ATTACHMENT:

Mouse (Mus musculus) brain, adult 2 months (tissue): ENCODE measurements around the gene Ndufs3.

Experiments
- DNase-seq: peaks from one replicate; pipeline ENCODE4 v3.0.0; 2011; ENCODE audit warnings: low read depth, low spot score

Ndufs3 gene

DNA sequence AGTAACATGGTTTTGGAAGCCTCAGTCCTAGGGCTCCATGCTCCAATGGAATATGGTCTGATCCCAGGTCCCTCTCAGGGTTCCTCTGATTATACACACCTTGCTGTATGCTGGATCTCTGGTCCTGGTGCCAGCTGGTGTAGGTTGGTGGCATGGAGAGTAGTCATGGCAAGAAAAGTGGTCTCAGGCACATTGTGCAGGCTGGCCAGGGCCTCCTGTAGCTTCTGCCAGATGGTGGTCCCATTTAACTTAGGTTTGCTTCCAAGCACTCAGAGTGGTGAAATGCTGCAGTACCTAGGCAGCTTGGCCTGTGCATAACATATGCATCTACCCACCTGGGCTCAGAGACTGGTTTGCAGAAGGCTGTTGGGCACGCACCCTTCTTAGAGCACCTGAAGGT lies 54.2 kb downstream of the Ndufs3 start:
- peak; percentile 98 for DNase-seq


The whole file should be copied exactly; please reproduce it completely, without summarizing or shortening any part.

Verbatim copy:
Mouse (Mus musculus) brain, adult 2 months (tissue): ENCODE measurements around the gene Ndufs3.

Experiments
- DNase-seq: peaks from one replicate; pipeline ENCODE4 v3.0.0; 2011; ENCODE audit warnings: low read depth, low spot score

Ndufs3 gene

DNA sequence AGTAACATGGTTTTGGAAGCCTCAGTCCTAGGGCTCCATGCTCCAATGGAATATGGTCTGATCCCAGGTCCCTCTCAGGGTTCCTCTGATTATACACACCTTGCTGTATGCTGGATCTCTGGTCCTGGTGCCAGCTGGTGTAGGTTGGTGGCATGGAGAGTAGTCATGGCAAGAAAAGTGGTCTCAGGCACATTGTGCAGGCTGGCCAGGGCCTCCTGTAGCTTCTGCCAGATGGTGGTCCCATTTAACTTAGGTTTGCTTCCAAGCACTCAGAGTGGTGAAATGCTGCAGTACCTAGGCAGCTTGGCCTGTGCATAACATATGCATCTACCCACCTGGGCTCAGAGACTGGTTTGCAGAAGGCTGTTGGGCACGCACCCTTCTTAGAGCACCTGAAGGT lies 54.2 kb downstream of the Ndufs3 start:
- peak; percentile 98 for DNase-seq